Over the last couple of years, I’ve playtested JUST RUN hundreds of times with scores of different players. Here are answers to a few of their questions.

 

How do you even start designing a game like JUST RUN?

 

I started with three concurrent ideas. I wanted to create a game in which players build the board. I wanted every mechanic and playing piece to be fun or satisfying. And I wanted component and mechanism to build and maintain tension. So the first thing I did was test the idea of room tiles. I drew them on index cards and just experimented over a couple of days until it all just worked. As I built the rest of the game, I used the last two goals as tests. It all came together relatively painlessly, but not at all quickly.

 

Is JUST RUN your first game?

 

Sort of. I’ve been designing RPG campaigns for decades. I even wrote a book-length spec supplement for the old Shadowrun RPG that was never published. I tested a few other board games before JUST RUN, but they had flaws that were difficult to overcome. So JUST RUN is my first--but hopefully not last--board game to reach the printed prototype.

 

Why zombies?

 

Because they’ve been my favorite monster since junior high school, when I saw for the first time Night of the Living Dead on Channel 20’s Creature Feature. To this day, no movie monsters have left me as thrilled and scared as the creepy zombies in Romero’s Dead Trilogy--with the possible exception of John Carpenter’s The Thing. Plus, I needed an antagonist that could multiply, fill rooms, and respawn.

 

Last Saturday, my long-time RPG gamer group spent the day play testing a new, PvP scenario for JUST RUN. Turns out the scenario wasn't fully baked. (One might even say the oven wasn't turned on.) However, the day was still both fun and constructive. How?

 

Running a successful play test is one of the most challenging parts of any game design effort. Unless you're lucky enough to have paid testers on hand, you are relying on volunteers who may or may not have the patience for a game that's not finished. In fact, most players probably just want to spend a normal hour or two with a new game.

Instead, the game designer will throw them into a combination focus group, usability test, and brainstorming session that--to be perfectly honest--might not be any fun at all. I take that back. It can be a fun *creative* experience. But in the early stages, it certainly won't be a normal game playing session.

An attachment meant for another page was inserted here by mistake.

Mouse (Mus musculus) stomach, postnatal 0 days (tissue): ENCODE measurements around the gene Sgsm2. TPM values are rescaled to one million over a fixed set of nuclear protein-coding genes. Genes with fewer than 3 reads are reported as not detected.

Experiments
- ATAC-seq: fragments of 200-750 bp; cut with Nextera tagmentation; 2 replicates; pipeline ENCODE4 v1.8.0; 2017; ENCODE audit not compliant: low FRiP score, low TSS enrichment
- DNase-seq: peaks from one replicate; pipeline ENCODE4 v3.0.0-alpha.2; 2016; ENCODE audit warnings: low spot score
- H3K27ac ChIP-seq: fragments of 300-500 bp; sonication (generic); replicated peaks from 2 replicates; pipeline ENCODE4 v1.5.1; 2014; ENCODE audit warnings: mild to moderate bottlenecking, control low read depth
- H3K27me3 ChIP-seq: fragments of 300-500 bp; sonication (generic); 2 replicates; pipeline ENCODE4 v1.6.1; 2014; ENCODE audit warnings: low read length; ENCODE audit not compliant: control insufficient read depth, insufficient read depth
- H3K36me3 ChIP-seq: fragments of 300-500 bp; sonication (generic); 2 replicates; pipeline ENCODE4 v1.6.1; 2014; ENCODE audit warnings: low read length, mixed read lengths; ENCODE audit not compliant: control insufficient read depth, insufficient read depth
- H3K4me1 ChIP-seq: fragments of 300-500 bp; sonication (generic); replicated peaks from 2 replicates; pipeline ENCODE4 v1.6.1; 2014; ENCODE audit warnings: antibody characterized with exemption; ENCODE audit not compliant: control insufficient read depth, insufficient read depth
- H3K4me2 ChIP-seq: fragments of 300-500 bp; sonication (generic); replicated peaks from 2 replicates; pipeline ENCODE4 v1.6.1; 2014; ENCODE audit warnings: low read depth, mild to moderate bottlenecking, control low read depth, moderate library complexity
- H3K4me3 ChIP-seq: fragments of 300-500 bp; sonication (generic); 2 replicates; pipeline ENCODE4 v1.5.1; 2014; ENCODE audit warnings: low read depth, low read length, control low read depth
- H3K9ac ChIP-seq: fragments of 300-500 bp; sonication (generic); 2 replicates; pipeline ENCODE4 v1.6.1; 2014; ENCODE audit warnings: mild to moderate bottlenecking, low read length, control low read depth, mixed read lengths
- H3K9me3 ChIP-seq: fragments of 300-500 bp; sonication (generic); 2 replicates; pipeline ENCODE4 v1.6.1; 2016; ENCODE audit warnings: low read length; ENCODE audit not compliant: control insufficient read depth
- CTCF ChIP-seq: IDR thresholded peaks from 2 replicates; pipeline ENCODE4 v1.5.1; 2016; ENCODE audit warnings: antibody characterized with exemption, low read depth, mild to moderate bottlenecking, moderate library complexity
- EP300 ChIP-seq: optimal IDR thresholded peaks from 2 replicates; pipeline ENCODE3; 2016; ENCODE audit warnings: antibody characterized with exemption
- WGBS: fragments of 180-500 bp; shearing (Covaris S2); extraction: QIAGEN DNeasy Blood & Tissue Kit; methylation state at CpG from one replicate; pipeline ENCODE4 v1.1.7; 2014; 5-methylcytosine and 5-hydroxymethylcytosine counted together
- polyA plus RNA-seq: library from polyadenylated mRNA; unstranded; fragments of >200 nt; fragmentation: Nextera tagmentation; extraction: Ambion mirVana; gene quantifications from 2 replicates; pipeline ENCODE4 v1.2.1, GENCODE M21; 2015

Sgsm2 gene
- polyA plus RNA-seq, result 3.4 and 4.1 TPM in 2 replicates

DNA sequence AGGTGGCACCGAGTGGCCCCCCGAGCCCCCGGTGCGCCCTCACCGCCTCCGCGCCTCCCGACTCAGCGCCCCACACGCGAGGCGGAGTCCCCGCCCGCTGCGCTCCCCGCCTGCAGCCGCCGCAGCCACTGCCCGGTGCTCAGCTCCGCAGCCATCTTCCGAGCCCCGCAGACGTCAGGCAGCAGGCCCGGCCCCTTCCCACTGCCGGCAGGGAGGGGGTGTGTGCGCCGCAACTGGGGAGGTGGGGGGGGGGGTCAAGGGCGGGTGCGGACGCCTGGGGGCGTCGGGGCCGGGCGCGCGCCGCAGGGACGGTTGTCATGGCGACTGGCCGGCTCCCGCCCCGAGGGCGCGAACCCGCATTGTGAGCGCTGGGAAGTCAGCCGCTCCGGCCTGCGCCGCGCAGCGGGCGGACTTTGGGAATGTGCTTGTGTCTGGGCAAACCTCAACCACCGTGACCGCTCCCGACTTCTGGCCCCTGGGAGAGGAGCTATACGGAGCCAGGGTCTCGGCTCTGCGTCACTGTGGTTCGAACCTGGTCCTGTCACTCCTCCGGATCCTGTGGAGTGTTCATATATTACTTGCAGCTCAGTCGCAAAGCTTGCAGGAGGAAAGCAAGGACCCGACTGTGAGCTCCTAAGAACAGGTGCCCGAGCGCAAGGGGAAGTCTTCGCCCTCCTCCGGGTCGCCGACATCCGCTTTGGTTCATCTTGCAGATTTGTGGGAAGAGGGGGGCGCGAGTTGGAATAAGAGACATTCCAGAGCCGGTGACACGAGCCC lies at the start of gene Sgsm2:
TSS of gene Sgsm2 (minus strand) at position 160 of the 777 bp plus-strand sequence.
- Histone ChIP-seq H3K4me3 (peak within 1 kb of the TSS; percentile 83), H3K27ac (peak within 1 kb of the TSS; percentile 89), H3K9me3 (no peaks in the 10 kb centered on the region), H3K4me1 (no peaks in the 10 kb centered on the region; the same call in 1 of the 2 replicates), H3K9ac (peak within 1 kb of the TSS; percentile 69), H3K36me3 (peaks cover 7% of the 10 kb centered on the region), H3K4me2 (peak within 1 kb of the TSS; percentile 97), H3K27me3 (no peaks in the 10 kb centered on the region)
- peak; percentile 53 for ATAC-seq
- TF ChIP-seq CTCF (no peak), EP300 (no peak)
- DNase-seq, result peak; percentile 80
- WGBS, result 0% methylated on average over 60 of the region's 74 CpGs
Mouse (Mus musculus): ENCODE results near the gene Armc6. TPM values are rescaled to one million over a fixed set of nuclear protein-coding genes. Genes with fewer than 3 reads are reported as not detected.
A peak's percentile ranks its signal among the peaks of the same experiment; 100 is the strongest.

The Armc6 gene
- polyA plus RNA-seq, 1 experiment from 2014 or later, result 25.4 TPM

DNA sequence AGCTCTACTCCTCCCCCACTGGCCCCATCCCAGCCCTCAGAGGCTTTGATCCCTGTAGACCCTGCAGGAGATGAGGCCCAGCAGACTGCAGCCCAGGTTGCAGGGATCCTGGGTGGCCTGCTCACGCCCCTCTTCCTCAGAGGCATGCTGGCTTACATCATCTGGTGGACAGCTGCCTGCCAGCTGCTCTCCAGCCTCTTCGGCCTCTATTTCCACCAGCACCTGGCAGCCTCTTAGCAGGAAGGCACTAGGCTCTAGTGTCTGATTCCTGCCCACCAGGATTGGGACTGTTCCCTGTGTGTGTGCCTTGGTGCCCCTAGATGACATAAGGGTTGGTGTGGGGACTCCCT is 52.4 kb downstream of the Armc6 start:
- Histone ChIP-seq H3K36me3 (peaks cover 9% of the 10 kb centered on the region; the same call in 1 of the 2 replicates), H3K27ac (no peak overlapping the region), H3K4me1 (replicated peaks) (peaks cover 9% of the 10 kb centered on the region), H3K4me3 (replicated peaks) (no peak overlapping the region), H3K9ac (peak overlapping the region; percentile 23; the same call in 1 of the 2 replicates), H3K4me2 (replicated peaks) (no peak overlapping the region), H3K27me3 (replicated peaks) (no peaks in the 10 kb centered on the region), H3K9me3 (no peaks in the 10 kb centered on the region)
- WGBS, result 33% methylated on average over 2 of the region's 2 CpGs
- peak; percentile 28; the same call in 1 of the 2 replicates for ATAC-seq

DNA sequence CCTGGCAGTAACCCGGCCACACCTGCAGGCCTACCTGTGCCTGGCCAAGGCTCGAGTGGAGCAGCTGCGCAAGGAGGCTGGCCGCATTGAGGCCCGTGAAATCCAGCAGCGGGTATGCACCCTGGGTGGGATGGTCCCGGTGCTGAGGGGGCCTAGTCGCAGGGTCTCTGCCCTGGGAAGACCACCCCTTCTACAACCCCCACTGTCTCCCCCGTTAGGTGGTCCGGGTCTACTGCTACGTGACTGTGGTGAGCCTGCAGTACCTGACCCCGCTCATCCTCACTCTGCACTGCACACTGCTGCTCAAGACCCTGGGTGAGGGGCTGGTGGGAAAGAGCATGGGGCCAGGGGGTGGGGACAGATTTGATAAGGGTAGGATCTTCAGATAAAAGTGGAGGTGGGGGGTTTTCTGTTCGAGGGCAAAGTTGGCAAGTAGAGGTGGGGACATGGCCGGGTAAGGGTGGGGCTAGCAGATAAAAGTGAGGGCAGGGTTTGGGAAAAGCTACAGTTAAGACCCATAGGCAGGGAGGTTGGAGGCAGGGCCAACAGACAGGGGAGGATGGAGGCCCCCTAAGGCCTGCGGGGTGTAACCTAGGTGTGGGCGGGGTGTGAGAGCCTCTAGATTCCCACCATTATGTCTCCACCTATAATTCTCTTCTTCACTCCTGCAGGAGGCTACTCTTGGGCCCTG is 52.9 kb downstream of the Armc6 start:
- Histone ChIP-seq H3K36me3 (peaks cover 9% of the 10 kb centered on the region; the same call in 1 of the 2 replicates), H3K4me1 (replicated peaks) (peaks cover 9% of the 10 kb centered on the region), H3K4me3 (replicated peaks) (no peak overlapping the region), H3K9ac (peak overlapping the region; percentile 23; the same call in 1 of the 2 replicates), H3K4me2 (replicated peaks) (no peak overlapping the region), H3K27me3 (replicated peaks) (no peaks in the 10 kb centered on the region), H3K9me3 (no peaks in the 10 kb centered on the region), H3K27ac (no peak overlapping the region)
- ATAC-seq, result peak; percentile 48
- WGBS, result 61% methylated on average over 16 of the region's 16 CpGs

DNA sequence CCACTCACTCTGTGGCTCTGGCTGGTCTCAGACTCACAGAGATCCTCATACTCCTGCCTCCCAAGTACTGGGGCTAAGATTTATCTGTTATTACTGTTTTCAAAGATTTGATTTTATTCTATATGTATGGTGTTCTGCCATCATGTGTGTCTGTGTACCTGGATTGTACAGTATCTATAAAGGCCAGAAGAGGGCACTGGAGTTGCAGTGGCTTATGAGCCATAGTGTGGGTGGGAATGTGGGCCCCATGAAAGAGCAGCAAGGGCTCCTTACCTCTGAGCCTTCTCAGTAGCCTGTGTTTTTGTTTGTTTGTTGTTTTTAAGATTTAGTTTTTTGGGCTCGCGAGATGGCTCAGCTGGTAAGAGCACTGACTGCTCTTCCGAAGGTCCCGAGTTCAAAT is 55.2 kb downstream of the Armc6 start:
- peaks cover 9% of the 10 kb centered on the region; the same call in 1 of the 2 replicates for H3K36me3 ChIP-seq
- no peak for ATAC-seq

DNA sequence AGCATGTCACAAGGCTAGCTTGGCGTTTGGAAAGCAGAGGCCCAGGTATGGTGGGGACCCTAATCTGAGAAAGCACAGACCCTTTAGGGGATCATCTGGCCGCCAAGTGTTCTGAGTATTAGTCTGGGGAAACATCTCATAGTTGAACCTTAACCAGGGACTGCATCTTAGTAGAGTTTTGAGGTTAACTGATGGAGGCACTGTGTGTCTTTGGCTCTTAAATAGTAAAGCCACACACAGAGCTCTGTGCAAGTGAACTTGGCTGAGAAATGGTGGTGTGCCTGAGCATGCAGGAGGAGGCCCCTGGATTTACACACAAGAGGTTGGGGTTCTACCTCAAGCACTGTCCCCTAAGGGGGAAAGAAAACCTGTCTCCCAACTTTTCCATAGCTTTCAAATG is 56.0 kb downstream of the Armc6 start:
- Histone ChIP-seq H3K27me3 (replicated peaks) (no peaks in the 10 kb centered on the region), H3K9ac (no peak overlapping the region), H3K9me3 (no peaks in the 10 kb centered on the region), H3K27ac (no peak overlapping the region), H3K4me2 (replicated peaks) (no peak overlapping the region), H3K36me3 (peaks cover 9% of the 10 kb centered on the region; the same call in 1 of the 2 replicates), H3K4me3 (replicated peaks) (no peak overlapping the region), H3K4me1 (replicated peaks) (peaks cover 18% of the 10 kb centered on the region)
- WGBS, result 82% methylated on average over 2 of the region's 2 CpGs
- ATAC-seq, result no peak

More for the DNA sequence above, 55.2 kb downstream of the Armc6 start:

I have been extraordinarily lucky with the JUST RUN play testers. They have been diverse, invested, brilliant, and frank--in other words, perfect. In all my years doing creative marketing, I've never stumbled onto a set of people quite like this. They brought the energy. I helped by following a few simple rules:

  • Manage everyone's expectations

  • Have the tests mapped out ahead of time

  • Limit your variables in each test

  • Watch and listen very carefully

  • Ask a lot of questions

  • Don't make any promises

  • And don't take it personally

 

Thanks to my play testers, there's still life in the JUST RUN PvP scenario. I just need to tweak the recipe a bit.

 

I received a printed prototype of JUST RUN in late March. Since then, brave play testers have run the game’s various scenarios using the new game components about ten times. This is what I’ve learned:

 

The basic mechanics are done. Testers seem pleased with the current rules. This is great news. But we aren't relaxing. We will continue to strength-test the basic rule set and work to make the game scarier, more competitive, and even more fun throughout 2019.

 

The scenarios are where the action’s at! I am focusing most of the play testing efforts on expanding and balancing the game’s six scenarios. They are getting better and more fun every time. Not only that, I am seeing that the game mechanics are flexible enough to support other scenarios, game expansions, and add-ons. Again, super exciting news.

 

The drafting phase needs an alternative. One of the unique elements of JUST RUN’s game play is its initial, timed card drafting phase. I designed this phase to be fast-paced and a bit chaotic. The intention was to create tension and a bit of panic before the game even really starts. You are, after all, being chased by a horde of zombies! Even though playtesters liked that element, some also asked for an alternative drafting method that is less nerve-wracking. I’m currently testing some options.

 

Some game pieces are perfect; others not so much. I’ve gotten a fair amount of feedback on the actual game pieces--cards, tiles, tokens, markers, and pawns. All of this advice will be rolled into a final design if the game is funded.